+ Site Statistics
+ Search Articles
+ PDF Full Text Service
How our service works
Request PDF Full Text
+ Follow Us
Follow on Facebook
Follow on Twitter
Follow on LinkedIn
+ Subscribe to Site Feeds
Most Shared
PDF Full Text
+ Translate
+ Recently Requested

A major pain in the … Back and epigastrium: an unusual case of spontaneous celiac artery dissection



A major pain in the … Back and epigastrium: an unusual case of spontaneous celiac artery dissection



Journal of Community Hospital Internal Medicine Perspectives 4(5): 23840



A 60-year-old woman with mitral valve prolapse, chronic low back pain, and a 30-pack year smoking history presented for a second admission of poorly controlled mid-back pain 10 days after her first admission. She had concomitant epigastric pain, sharp/burning in quality, radiating to the right side and to the mid-back, not associated with food nor improving with pain medications. She denied nausea, vomiting, diarrhea, constipation, dark stools, or blood per rectum. Our purpose was to determine the cause of the patient's epigastric pain. Physical examination revealed epigastric and mid-back tenderness on palpation. Labs were normal except for a hemoglobin drop from 14 to 12.1 g/dL over 2 days. Abdominal ultrasound and subsequent esophagogastroduodenoscopy were normal. Contrast-enhanced abdominal computed tomographic (CT) scan revealed the development of a spontaneous celiac artery dissection as the cause of the epigastric pain. The patient was observed without stenting and subsequent CT angiography 4 days later did not reveal worsening of the dissection. She was discharged on aspirin and clopidogrel with outpatient follow-up. Thus far, less than 100 cases of isolated spontaneous celiac artery dissections have been reported. The advent of CT scans and magnetic resonance imaging has increasingly enabled its detection. Risk factors may include hypertension, arteriosclerosis, smoking, and cystic medial necrosis. There is a 5:1 male to female ratio with an average presenting age of 55. Management of dissections may include surgical repair, endovascular stenting, and selective embolization. Limited dissections can be managed conservatively with anti-platelet and/or anticoagulation agents and strict blood pressure control, as done in our patient.

Please choose payment method:






(PDF emailed within 0-6 h: $19.90)

Accession: 057068556

Download citation: RISBibTeXText

PMID: 25432642

DOI: 10.3402/jchimp.v4.23840


Related references

Epigastric and chest pain in celiac artery dissection: spontaneous isolated dissection of the celiac trunk. European Heart Journal Cardiovascular Imaging 17(3): 315, 2016

A rare cause of epigastric pain: isolated spontaneous dissection of the celiac artery, a case report. Journal des Maladies Vasculaires 34(4): 275-278, 2009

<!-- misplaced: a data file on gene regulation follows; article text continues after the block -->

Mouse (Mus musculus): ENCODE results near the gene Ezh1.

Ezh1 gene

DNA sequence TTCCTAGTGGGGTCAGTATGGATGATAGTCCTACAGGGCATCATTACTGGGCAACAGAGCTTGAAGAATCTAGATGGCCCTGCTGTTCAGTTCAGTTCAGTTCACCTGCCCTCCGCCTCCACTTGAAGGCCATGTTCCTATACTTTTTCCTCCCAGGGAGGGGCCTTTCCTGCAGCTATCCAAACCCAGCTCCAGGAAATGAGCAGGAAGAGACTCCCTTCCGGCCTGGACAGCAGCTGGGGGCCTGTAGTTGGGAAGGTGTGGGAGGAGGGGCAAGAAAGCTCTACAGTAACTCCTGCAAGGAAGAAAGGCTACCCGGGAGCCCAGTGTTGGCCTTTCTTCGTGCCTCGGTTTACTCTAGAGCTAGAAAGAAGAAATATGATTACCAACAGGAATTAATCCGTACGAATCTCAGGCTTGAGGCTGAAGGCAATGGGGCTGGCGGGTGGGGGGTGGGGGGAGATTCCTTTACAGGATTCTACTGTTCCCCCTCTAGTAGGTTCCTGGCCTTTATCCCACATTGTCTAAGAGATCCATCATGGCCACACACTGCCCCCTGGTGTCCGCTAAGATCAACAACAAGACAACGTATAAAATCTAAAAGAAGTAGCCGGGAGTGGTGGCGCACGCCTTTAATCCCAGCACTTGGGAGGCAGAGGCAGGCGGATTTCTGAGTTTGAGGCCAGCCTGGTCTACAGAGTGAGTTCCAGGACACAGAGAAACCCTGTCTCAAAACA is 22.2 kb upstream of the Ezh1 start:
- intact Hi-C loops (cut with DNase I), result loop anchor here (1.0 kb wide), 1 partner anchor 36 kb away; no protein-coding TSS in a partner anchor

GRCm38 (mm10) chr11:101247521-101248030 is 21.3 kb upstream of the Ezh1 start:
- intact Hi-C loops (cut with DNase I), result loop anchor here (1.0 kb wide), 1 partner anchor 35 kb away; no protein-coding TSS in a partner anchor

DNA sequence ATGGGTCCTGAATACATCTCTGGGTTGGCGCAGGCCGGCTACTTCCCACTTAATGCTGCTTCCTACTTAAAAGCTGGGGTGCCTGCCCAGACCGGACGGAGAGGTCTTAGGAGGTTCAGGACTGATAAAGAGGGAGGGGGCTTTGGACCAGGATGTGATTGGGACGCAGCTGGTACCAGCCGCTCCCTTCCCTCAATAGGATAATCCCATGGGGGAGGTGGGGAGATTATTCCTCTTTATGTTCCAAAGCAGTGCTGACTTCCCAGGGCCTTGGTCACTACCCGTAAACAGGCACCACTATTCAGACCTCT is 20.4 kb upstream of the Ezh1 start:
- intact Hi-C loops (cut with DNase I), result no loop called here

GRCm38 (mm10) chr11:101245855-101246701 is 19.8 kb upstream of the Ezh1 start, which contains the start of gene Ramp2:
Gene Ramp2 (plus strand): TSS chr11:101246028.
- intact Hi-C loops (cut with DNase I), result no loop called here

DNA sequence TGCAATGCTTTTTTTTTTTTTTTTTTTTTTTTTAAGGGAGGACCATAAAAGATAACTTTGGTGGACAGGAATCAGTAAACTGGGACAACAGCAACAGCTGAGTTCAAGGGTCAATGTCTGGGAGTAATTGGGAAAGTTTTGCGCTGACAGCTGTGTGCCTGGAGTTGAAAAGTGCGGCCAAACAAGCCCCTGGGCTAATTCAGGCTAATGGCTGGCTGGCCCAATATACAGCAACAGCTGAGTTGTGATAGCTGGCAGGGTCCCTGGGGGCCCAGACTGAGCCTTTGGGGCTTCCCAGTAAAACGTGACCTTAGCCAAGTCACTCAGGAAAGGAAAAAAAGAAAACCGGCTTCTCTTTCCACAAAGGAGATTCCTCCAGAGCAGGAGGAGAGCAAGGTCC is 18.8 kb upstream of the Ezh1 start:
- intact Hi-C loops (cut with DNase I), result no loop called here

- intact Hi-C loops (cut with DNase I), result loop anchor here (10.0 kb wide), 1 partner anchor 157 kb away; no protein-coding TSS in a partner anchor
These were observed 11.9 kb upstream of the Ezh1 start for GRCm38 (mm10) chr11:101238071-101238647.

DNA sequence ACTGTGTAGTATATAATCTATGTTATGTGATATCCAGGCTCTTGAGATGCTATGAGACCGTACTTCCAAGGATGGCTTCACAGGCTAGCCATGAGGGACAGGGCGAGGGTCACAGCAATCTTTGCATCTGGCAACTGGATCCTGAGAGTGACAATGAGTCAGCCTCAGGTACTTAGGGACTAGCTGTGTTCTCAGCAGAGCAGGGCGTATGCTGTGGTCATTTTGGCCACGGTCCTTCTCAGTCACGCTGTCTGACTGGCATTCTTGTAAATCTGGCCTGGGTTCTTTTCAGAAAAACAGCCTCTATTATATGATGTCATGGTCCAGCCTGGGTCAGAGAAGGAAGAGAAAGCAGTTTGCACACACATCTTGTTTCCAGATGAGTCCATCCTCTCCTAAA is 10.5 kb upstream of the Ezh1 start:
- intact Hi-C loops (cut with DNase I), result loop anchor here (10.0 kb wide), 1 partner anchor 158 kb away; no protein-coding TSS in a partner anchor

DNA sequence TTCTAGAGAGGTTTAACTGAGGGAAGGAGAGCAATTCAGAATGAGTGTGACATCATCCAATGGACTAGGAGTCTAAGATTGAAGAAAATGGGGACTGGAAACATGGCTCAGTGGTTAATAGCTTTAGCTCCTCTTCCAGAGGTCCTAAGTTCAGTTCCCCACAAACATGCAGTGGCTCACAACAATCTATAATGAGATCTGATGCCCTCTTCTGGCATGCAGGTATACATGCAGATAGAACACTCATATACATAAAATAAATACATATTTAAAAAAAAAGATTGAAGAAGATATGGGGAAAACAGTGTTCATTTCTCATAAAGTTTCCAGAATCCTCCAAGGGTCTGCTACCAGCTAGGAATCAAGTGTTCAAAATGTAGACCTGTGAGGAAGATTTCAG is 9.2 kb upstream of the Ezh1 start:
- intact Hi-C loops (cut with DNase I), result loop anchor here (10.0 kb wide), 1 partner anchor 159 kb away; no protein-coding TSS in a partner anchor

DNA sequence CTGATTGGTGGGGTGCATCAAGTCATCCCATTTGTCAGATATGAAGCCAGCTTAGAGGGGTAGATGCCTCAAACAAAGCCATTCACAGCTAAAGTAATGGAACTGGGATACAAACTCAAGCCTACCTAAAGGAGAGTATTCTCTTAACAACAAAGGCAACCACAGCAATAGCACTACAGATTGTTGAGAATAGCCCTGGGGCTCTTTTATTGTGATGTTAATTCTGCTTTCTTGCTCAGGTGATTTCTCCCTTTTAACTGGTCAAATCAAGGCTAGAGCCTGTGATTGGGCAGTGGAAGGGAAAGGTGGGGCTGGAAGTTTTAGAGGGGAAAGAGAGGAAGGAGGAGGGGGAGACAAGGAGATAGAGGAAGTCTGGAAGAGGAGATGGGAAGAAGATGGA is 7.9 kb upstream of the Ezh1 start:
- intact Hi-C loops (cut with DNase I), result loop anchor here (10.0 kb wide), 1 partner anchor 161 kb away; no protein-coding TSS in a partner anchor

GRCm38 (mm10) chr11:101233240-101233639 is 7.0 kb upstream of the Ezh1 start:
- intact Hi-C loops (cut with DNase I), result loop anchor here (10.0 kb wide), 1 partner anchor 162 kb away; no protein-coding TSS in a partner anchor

Unusual presentation and treatment of spontaneous celiac artery dissection. Journal of Vascular Surgery 58(2): 491-495, 2013

Spontaneous celiac artery dissection: a rare vascular cause of abdominal pain. Anz Journal of Surgery 87(12): E342-E343, 2017

Spontaneous dissection of the celiac artery: a case report. Journal of Vascular Surgery 45(6): 1256-1258, 2007

Spontaneous dissection of the celiac artery: a pitfall in the diagnosis of acute abdominal pain. Presentation of two cases. Digestive Diseases and Sciences 49(7-8): 1223-1227, 2004

Spontaneous dissection of the celiac artery: a case report and literature review. American Journal of Emergency Medicine 31(6): 1000.E3-5, 2013

Spontaneous celiac artery dissection case report and literature review. Texas Heart Institute Journal 39(5): 703-706, 2012

Spontaneous superior mesenteric artery (SMA) dissection: an unusual cause of abdominal pain. Journal of Emergency Medicine 39(5): 576-578, 2010

Medical management of spontaneous celiac artery dissection: case report and literature review. Vascular and Endovascular Surgery 42(1): 62-64, 2008

Spontaneous dissection of the celiac trunk: a rare cause of abdominal pain--case report and review of the literature. Acta Gastro-Enterologica Belgica 76(3): 335-339, 2013

Isolated, spontaneous superior mesenteric and celiac artery dissection: case report and review of literature. Journal of Emergency Medicine 40(2): E21-E25, 2011

Spontaneous isolated dissection of the celiac trunk with rupture of the proximal splenic artery: a case report. European Journal of Vascular and Endovascular Surgery 37(2): 194-197, 2009

Unusual cause of acute back pain mimicking aortic dissection: a case report. Thoracic and Cardiovascular Surgeon 60(Suppl. 2): E28-E30, 2013

Spontaneous dissection of celiac trunk with concurrent splenic artery dissection. Clinical and Experimental Emergency Medicine 2(4): 256-259, 2015